EU tells EIB it can lend in Iran but bank’s head says move would risk global operations

EU tells EIB it can lend in Iran but bank’s head says move would risk global operations
“There is no European bank which is presently able to do business in and with Iran,” said Werner Hoyer. / Raul Mee.
By bne IntelliNews July 19, 2018

As part of its efforts to salvage the nuclear deal, the European Union has agreed to add Iran to the list of countries that its lending arm, the Luxembourg-based European Investment Bank (EIB), is permitted to do business with—but the development bank’s president, Werner Hoyer, said on July 18 that its global operations would be put at risk if it were to invest in the Islamic Republic.

Hoyer is quite entitled to take that line—the EU executive has made it clear that the addition of Iran to the list, to take effect from August, in no way forces the EIB to begin lending—but it will add to scepticism in Iran as to whether the major European powers are going to deliver enough viable economic measures to maintain the multilateral nuclear accord as a pact worth staying in for Tehran, following the unilateral withdrawal from the agreement by the US in May.

The EIB will only lend in Iran if it receives approval for the move from its board of governors, namely the finance ministers of the EU’s 28 member states, and finds acceptable projects to invest in. “There is no European bank which is presently able to do business in and with Iran,” Hoyer told reporters. “We have to take note of the fact that we would risk the business model of the bank if we were active in Iran.”

Iran’s economy is enduring an intensifying economic assault mounted by Washington as it attempts to use heavy sanctions to force the Iranians to renegotiate the nuclear deal, or perhaps even to cause enough economic havoc to prompt a serious attempt at regime change. Part of that strategy involves targeting sanctions at any foreign banks and companies that choose to remain in business with Iran despite the Trump administration’s request that they refrain from doing so.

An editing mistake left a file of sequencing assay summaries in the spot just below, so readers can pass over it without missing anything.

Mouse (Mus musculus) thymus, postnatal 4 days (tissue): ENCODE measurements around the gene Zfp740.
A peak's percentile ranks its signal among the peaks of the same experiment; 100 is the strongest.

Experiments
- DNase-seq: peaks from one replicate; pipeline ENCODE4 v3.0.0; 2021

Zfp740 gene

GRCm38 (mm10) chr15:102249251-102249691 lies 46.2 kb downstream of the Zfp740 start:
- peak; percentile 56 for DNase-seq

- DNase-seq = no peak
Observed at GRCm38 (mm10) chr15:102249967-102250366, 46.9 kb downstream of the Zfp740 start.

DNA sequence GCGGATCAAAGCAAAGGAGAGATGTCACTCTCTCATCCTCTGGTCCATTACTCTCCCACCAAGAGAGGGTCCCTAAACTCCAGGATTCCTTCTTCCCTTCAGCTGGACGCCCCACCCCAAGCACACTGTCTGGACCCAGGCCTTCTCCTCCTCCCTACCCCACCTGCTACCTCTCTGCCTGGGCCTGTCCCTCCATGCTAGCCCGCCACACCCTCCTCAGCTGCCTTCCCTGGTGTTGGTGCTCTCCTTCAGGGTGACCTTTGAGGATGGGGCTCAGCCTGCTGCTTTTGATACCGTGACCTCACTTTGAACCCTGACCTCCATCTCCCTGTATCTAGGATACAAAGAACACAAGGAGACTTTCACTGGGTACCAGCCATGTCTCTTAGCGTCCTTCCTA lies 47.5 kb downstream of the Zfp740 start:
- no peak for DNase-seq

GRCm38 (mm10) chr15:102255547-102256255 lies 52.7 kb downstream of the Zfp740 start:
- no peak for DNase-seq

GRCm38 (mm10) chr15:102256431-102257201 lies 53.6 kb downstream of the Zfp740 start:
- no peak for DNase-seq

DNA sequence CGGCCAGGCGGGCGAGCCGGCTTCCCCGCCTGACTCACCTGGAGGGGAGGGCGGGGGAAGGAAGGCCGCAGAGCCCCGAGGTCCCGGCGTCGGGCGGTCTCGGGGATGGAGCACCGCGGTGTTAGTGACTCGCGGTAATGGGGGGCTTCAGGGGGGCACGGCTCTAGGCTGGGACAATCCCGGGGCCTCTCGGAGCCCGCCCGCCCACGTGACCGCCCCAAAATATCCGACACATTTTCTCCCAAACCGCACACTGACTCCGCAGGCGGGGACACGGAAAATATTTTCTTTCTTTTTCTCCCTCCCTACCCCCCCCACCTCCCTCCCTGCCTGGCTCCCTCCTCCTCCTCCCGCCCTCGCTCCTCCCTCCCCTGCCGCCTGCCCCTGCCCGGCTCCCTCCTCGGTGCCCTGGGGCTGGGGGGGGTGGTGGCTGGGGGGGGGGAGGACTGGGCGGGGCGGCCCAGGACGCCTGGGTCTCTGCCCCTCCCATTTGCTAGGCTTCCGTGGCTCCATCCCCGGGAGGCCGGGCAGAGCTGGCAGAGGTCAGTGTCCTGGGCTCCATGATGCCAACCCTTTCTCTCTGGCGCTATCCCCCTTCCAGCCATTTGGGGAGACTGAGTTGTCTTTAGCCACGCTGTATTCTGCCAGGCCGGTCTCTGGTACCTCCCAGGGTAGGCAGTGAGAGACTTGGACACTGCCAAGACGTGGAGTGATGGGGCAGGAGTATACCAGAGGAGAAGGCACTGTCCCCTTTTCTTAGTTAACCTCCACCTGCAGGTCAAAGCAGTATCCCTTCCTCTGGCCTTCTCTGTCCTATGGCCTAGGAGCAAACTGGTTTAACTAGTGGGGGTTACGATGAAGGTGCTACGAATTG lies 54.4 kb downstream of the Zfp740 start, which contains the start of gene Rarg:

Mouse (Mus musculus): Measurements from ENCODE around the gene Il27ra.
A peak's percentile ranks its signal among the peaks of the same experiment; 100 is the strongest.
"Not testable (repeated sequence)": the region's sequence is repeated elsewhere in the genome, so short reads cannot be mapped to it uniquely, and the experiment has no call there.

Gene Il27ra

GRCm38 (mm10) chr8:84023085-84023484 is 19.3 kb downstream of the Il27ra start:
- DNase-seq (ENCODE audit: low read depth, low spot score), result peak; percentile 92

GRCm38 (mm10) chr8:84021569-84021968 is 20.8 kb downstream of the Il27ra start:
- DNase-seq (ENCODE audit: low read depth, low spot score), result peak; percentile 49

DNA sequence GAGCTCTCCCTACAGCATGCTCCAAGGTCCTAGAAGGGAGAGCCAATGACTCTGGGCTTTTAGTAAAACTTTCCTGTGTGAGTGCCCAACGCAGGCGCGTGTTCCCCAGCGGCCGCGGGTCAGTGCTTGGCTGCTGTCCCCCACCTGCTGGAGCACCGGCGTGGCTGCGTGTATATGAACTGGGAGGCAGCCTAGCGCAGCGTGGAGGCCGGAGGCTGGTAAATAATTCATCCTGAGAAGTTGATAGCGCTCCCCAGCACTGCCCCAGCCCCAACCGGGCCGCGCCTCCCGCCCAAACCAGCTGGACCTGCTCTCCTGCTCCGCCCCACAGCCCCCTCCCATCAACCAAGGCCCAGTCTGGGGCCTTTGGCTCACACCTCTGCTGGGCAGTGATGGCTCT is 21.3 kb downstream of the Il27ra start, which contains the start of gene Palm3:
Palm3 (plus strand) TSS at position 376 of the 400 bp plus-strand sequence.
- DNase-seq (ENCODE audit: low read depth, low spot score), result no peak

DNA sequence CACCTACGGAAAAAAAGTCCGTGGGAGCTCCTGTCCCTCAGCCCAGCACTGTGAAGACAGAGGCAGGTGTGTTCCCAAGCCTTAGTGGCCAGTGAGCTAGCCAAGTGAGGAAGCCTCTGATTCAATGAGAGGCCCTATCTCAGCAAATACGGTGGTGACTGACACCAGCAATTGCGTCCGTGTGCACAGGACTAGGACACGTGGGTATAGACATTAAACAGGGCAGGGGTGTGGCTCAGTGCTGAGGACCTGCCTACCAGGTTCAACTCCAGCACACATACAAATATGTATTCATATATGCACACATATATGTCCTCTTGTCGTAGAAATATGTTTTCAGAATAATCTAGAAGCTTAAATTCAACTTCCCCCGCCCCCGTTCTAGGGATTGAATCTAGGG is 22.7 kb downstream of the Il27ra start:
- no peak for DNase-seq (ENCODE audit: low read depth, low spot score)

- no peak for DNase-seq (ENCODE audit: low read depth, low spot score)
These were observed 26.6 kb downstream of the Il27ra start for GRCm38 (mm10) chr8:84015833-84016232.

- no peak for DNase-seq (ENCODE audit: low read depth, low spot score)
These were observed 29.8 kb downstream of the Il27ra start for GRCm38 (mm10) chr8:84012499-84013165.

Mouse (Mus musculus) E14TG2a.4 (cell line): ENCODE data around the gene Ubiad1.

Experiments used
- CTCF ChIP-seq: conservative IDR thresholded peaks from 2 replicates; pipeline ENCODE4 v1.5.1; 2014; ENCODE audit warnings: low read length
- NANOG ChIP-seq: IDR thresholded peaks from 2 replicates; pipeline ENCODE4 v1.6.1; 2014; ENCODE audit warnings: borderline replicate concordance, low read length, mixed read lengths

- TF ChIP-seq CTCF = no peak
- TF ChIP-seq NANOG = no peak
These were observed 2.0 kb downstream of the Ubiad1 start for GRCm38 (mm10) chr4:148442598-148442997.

Hoyer was reported by Reuters as saying that while he supported EU efforts to keep alive the 2015 pact which curbed Tehran’s nuclear ambitions in exchange for the withdrawal of heavy sanctions, Iran is a place “where we cannot play an active role”.

Ability to raise money in US ‘may be jeopardised’
The not-for-profit lender is anxious that any dealings with Iran would jeopardise its ability to raise money on US markets and have far-reaching consequences for its operations. Hoyer told the news agency the EIB is indebted by €500bn in bond issues.

Known EU moves to try to compensate for the impact of the renewed US sanctions and guarantee Iranian oil revenue—the US is attempting to decimate Iran’s oil export customer base by as soon as November—include EIB lending, a “blocking statute” measure to shield small and medium sized EU businesses from US secondary sanctions, state-backed export guarantees and a plan for EU governments to make direct money transfers to Iran’s central bank.

Brussels has also sought US waivers from sanctions for big European businesses, but Washington has refused the application.

Central bank transfers to Iran to pay for oil imports and avoid US sanctions, proposed by the European Commission in May, were still under discussion, diplomats told Reuters.

Few companies have taken advantage of euro-denominated financing set up by European countries to trade with Iran. Italy’s new state-owned entity to guarantee credits to companies in Iran, Invitalia, has a scheme in place but no firms have made use of it. In Britain, the situation is similar. Accounts show that no sterling or euro credits have been provided to British companies exporting to Iran in the 2017-2018 financial year.